Who’ll Pay for an Underwater Pension Mortgage?


Although some Internet sifting didn’t reveal their state-by-state list, leaving Rhode Island’s standing as an unknown, Rob Arnott and Lisa Meulbroek’s warning in the Wall Street Journal is worth consideration:

Most cities, counties and states have committed taxpayers to significant future unfunded spending. This mostly takes the form of pension and postretirement health-care obligations for public employees, a burden that averages $75,000 per household but exceeds $100,000 per household in some states. Many states protect public pensions in their constitutions, meaning they cannot be renegotiated. Future pension obligations simply must be paid, either through higher taxes or cuts to public services.

As I’ve noted repeatedly, government investment boards get away with unrealistic investment assumptions because their financial advisors and actuaries accept that the ability to increase taxes allows for higher risk, and Arnott and Meulbroek note that this power ultimately flows to one tax in particular:

State taxes are collected on four economic activities: consumption (sales tax), labor and investment (income tax) and real-estate ownership (property tax). The affluent can escape sales and income taxes by moving to a new state—but real estate stays behind. Property values must ultimately support the obligations that politicians have promised, even if those obligations aren’t properly funded, because real estate is the only source of state and local revenue that can’t pick up and move elsewhere. Whether or not unfunded obligations are paid with property taxes, it’s the property that backs the obligations in the end.

Thus, the authors say, the pension debt is like another mortgage on our homes.  (For Millennials with big education debt, it’s arguably a third mortgage.)

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In some states, perhaps the resolution will weigh more in the direction of justice — hitting the honey pots of the politicians and labor unions that inflated this suffocating balloon.  In states like Rhode Island, though, we’d best come to grips with the reality that, more and more, we’re working for the benefit of the government, not the other way around.  What we owe on our government bill already far exceeds the value we derive, and that’s only going to get worse.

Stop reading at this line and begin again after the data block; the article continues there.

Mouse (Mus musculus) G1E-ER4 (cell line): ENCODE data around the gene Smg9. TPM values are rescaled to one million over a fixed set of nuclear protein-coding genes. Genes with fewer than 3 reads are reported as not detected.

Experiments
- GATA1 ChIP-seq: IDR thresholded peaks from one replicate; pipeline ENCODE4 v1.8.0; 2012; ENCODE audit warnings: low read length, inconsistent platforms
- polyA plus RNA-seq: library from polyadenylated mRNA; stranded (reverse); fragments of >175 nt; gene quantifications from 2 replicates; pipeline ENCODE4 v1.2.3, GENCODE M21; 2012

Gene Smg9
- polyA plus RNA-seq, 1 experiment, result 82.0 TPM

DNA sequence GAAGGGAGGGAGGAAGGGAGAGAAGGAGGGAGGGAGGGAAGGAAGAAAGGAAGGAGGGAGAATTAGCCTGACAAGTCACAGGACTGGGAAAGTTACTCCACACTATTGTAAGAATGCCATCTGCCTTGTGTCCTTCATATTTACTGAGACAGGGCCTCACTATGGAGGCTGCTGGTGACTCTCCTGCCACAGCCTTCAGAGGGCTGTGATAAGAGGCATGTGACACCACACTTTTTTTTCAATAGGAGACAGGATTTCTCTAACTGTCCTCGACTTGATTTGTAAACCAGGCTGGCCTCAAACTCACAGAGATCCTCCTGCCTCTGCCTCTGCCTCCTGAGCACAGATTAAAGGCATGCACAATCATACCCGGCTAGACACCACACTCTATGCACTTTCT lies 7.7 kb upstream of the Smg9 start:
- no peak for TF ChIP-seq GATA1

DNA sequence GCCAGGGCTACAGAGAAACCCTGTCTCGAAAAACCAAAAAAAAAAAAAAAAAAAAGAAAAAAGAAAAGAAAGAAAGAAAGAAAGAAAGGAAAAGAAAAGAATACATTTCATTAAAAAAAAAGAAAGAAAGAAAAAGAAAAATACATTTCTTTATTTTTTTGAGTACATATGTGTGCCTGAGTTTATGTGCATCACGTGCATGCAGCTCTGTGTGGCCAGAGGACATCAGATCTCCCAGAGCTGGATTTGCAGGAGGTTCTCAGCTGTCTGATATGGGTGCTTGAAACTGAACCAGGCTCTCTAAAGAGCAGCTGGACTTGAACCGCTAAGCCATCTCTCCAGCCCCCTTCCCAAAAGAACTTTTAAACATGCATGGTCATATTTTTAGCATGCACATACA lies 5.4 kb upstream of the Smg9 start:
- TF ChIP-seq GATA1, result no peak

• Justin Galt

    “What we owe on our government bill already far exceeds the value we derive”…what are you basing that assertion on?

    • Justin Katz

      My considered opinion based on our demonstrably high taxes, our demonstrably low quality of service, and anecdotal experience.

      • Justin Galt

        I would suggest your opinion is based more heavily on anecdotal experience and much less on the “demonstrably”, but thank you for your honesty.

        • Justin Katz

          There really is no disputing that Rhode Island has a high tax burden, and bad roads and bridges, mediocre education at a high cost, the UHIP debacle, and so on are all well documented.

  • Rhett Hardwick

    Nonsense, there are plenty of “shortcuts”. I see twice the number of guys on a job as necessary (when job is done by local highway dept). They could be doing two jobs in the same time. “prevailing wage”, stop work and “wait for the inspector”, onerous “details” that the contractor has to pick up (in Vermont they use what appear to be welfare mothers rather than police), being required to fill an excavation and re-excavate the next day, instead of steel plating it (if you cross someone from the city, maybe refusing to pay a large “detail”), the list goes on and on for anyone with experience in the road trades. I’ve known road contractors who have had guns “shown to them” by union officials. They refused to work in RI after that.

    • Mike678

      Obviously a union man. People vote their own self-interest.

  • Chip

    We are suckers because we put up with this. SUCKERS!